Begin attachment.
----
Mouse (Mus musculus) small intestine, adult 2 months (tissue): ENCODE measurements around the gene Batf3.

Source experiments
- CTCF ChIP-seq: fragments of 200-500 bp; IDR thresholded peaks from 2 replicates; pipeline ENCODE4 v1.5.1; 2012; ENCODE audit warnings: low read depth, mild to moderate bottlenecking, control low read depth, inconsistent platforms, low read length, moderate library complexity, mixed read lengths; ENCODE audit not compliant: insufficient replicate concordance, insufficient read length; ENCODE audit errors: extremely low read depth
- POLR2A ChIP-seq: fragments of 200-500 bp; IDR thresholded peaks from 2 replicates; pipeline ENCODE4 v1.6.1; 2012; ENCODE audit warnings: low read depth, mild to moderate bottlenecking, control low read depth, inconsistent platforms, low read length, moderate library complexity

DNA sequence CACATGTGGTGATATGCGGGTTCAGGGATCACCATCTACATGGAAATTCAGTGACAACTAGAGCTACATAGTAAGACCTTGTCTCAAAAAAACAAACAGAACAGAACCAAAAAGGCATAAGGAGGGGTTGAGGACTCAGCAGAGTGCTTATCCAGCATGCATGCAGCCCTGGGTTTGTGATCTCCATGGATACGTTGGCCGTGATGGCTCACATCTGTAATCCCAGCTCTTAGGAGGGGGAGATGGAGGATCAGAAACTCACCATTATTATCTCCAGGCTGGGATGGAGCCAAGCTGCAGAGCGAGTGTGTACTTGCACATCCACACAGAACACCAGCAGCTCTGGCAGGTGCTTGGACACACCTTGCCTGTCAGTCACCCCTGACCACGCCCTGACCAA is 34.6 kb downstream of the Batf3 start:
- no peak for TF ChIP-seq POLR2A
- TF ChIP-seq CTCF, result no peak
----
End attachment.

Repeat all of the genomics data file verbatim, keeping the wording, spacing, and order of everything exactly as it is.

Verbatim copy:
Mouse (Mus musculus) small intestine, adult 2 months (tissue): ENCODE measurements around the gene Batf3.

Source experiments
- CTCF ChIP-seq: fragments of 200-500 bp; IDR thresholded peaks from 2 replicates; pipeline ENCODE4 v1.5.1; 2012; ENCODE audit warnings: low read depth, mild to moderate bottlenecking, control low read depth, inconsistent platforms, low read length, moderate library complexity, mixed read lengths; ENCODE audit not compliant: insufficient replicate concordance, insufficient read length; ENCODE audit errors: extremely low read depth
- POLR2A ChIP-seq: fragments of 200-500 bp; IDR thresholded peaks from 2 replicates; pipeline ENCODE4 v1.6.1; 2012; ENCODE audit warnings: low read depth, mild to moderate bottlenecking, control low read depth, inconsistent platforms, low read length, moderate library complexity

DNA sequence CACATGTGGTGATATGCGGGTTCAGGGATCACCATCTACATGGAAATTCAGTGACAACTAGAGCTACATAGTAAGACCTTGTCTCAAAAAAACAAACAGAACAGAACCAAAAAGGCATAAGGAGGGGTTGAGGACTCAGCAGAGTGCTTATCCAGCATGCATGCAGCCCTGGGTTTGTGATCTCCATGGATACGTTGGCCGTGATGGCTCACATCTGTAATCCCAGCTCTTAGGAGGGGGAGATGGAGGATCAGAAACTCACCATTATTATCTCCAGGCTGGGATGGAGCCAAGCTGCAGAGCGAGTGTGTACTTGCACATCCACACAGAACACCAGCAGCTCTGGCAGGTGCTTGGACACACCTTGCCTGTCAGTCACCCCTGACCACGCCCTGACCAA is 34.6 kb downstream of the Batf3 start:
- no peak for TF ChIP-seq POLR2A
- TF ChIP-seq CTCF, result no peak